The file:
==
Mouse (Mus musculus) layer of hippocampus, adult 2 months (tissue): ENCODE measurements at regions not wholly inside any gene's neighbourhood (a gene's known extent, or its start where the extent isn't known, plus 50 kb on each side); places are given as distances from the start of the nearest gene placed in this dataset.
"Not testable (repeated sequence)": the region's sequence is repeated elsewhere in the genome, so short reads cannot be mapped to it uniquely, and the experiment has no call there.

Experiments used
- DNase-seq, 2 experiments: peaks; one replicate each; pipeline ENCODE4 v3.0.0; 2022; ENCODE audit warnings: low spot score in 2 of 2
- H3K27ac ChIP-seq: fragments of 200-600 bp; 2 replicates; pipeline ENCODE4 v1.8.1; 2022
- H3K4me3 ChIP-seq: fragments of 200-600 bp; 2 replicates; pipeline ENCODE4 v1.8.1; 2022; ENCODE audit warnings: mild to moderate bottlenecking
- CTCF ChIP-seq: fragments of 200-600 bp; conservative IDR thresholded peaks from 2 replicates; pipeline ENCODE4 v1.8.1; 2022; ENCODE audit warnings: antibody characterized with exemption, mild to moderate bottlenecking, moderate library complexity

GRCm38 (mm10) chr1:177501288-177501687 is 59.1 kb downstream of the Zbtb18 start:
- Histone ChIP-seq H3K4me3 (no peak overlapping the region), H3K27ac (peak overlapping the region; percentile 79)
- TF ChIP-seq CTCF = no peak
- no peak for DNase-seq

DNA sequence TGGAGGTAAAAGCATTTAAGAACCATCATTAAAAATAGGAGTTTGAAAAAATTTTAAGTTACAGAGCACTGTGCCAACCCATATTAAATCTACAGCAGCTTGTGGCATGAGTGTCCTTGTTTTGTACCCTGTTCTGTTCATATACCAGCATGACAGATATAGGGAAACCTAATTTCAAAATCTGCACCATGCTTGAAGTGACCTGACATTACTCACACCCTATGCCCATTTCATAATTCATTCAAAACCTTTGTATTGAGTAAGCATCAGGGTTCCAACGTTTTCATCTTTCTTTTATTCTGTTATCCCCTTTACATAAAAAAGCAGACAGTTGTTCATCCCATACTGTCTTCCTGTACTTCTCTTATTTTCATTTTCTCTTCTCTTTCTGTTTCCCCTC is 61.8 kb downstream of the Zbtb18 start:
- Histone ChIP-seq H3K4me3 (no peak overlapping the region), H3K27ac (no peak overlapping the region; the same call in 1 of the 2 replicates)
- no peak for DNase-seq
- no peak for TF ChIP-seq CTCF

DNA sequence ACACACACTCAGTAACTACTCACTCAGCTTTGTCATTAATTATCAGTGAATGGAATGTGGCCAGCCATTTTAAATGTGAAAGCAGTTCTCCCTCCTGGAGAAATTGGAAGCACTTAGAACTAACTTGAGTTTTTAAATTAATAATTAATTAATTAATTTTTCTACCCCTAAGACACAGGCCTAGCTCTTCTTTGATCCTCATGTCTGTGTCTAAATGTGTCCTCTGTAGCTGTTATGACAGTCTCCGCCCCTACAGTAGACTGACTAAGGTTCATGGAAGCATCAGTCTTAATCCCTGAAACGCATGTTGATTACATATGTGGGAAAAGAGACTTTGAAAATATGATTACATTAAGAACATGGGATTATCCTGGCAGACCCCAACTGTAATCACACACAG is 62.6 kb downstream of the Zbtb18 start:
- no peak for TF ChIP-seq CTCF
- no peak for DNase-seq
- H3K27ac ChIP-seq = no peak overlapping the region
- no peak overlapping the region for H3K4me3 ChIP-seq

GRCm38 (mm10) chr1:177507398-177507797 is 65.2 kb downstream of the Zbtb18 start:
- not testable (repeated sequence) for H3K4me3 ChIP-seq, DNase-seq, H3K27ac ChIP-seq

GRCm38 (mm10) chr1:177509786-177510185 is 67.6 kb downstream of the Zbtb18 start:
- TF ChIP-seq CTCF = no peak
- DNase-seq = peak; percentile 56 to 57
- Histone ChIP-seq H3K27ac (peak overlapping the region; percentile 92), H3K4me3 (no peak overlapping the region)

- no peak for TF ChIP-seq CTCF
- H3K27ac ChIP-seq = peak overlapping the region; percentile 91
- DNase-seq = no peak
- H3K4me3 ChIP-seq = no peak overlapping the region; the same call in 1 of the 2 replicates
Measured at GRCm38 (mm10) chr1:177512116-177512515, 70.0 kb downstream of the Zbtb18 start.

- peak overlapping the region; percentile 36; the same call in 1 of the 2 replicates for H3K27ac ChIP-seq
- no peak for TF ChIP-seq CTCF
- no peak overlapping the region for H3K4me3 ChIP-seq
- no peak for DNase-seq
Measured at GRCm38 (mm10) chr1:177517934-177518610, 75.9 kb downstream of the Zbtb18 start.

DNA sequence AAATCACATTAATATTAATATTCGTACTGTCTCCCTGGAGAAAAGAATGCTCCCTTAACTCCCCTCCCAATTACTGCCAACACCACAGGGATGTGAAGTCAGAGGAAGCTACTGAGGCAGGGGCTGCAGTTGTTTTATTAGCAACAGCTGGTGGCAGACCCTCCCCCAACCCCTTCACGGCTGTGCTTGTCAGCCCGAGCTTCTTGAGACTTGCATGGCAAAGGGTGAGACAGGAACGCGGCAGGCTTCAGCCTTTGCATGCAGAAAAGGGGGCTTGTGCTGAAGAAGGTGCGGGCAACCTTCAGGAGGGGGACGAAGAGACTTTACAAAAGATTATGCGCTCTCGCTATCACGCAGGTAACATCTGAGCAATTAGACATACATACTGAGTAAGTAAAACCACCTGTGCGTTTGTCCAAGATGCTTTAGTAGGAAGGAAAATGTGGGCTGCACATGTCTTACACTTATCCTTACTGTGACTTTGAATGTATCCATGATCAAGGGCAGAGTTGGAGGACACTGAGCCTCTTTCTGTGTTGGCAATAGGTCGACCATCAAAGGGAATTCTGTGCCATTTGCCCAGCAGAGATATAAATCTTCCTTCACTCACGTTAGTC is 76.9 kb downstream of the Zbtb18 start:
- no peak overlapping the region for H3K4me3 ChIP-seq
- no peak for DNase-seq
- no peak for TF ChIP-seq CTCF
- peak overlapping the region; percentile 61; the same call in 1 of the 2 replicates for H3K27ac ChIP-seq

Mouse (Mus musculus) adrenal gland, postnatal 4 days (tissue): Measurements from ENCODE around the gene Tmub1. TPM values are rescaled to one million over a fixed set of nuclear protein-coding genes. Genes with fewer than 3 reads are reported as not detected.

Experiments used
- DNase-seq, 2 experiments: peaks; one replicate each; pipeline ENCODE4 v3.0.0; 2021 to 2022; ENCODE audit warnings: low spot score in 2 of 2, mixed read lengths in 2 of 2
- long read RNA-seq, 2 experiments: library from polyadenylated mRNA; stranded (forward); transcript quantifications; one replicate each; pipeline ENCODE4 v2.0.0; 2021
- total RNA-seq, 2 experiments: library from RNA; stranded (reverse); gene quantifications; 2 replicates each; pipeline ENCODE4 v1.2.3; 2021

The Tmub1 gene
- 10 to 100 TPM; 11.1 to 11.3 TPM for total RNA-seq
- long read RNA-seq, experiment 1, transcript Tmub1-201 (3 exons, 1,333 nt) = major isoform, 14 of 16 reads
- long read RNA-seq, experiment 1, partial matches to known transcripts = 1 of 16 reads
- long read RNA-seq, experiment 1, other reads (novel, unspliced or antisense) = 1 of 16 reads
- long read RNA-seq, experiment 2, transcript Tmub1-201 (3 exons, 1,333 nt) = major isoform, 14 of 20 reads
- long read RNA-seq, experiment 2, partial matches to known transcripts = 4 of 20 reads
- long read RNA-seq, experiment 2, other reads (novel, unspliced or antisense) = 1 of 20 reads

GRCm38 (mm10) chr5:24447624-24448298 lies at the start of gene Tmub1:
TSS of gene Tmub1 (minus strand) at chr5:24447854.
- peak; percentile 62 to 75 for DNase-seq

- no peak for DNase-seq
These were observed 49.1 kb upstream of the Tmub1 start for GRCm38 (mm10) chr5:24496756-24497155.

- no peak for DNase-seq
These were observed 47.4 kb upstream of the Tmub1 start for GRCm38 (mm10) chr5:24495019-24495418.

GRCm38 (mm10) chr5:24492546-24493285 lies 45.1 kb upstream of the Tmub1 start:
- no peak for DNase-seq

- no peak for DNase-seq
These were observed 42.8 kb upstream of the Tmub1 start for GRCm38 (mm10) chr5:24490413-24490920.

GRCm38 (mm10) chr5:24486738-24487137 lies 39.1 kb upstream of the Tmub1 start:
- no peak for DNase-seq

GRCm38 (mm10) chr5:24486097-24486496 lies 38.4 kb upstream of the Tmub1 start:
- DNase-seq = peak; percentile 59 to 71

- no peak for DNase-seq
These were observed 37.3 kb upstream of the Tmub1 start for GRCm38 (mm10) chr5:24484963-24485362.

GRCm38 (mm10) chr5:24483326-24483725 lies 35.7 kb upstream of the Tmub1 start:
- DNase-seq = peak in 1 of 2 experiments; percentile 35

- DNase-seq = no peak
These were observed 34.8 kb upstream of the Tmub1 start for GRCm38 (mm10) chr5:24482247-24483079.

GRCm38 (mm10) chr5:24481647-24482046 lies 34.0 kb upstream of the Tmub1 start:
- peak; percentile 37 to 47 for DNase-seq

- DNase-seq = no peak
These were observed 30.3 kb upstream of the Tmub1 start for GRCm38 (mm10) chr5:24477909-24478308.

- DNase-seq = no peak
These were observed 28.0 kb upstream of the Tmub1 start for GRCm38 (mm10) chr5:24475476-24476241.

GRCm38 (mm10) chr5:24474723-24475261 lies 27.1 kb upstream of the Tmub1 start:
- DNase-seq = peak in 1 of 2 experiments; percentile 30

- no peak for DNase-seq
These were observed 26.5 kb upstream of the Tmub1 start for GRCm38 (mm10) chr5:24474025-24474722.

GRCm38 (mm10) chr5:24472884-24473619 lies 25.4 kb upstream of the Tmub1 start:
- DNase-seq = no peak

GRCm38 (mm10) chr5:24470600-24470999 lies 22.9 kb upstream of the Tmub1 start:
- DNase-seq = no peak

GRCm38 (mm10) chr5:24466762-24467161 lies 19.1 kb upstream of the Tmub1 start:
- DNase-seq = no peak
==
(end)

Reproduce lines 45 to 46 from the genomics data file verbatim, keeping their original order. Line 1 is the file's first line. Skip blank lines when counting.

- long read RNA-seq, 2 experiments: library from polyadenylated mRNA; stranded (forward); transcript quantifications; one replicate each; pipeline ENCODE4 v2.0.0; 2021
- total RNA-seq, 2 experiments: library from RNA; stranded (reverse); gene quantifications; 2 replicates each; pipeline ENCODE4 v1.2.3; 2021